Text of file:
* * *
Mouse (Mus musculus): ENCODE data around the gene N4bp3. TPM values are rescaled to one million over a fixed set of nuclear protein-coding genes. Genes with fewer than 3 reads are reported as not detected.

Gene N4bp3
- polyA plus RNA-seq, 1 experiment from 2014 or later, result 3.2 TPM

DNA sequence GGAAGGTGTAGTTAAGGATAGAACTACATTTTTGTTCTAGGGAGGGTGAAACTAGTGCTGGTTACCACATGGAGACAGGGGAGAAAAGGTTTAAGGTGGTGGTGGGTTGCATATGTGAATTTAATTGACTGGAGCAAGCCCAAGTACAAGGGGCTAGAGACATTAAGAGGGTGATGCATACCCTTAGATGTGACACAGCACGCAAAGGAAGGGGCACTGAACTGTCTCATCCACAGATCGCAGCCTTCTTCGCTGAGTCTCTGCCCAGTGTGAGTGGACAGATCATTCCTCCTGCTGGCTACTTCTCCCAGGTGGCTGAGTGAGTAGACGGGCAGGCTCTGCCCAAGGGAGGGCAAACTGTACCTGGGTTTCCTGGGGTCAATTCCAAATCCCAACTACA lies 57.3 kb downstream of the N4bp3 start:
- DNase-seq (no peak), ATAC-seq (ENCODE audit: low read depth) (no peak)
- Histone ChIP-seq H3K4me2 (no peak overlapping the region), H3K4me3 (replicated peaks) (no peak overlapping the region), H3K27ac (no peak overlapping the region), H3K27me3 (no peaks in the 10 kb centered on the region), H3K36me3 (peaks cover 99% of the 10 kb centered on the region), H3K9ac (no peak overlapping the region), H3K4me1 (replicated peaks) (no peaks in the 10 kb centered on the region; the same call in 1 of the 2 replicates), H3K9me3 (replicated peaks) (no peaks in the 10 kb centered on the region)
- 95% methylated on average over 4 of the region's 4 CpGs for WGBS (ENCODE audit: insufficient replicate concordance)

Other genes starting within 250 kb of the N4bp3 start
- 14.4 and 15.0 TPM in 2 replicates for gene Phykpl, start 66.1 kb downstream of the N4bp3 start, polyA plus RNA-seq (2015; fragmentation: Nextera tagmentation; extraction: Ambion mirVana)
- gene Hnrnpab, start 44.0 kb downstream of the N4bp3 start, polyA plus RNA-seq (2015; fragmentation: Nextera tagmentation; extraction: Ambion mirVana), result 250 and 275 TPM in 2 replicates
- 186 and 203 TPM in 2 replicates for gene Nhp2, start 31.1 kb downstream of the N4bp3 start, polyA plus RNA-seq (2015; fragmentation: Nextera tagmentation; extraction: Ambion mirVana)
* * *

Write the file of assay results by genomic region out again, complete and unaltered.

Mouse (Mus musculus): ENCODE data around the gene N4bp3. TPM values are rescaled to one million over a fixed set of nuclear protein-coding genes. Genes with fewer than 3 reads are reported as not detected.

Gene N4bp3
- polyA plus RNA-seq, 1 experiment from 2014 or later, result 3.2 TPM

DNA sequence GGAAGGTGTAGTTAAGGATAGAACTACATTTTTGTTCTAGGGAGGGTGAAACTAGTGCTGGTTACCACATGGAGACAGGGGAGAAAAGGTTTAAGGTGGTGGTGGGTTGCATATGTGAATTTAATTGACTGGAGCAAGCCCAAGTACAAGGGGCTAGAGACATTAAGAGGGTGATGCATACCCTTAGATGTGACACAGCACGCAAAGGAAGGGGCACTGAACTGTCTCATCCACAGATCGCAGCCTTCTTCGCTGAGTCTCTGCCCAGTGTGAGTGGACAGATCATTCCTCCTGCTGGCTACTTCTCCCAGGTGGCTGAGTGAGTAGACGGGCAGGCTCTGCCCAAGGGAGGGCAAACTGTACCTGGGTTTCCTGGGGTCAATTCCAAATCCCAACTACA lies 57.3 kb downstream of the N4bp3 start:
- DNase-seq (no peak), ATAC-seq (ENCODE audit: low read depth) (no peak)
- Histone ChIP-seq H3K4me2 (no peak overlapping the region), H3K4me3 (replicated peaks) (no peak overlapping the region), H3K27ac (no peak overlapping the region), H3K27me3 (no peaks in the 10 kb centered on the region), H3K36me3 (peaks cover 99% of the 10 kb centered on the region), H3K9ac (no peak overlapping the region), H3K4me1 (replicated peaks) (no peaks in the 10 kb centered on the region; the same call in 1 of the 2 replicates), H3K9me3 (replicated peaks) (no peaks in the 10 kb centered on the region)
- 95% methylated on average over 4 of the region's 4 CpGs for WGBS (ENCODE audit: insufficient replicate concordance)

Other genes starting within 250 kb of the N4bp3 start
- 14.4 and 15.0 TPM in 2 replicates for gene Phykpl, start 66.1 kb downstream of the N4bp3 start, polyA plus RNA-seq (2015; fragmentation: Nextera tagmentation; extraction: Ambion mirVana)
- gene Hnrnpab, start 44.0 kb downstream of the N4bp3 start, polyA plus RNA-seq (2015; fragmentation: Nextera tagmentation; extraction: Ambion mirVana), result 250 and 275 TPM in 2 replicates
- 186 and 203 TPM in 2 replicates for gene Nhp2, start 31.1 kb downstream of the N4bp3 start, polyA plus RNA-seq (2015; fragmentation: Nextera tagmentation; extraction: Ambion mirVana)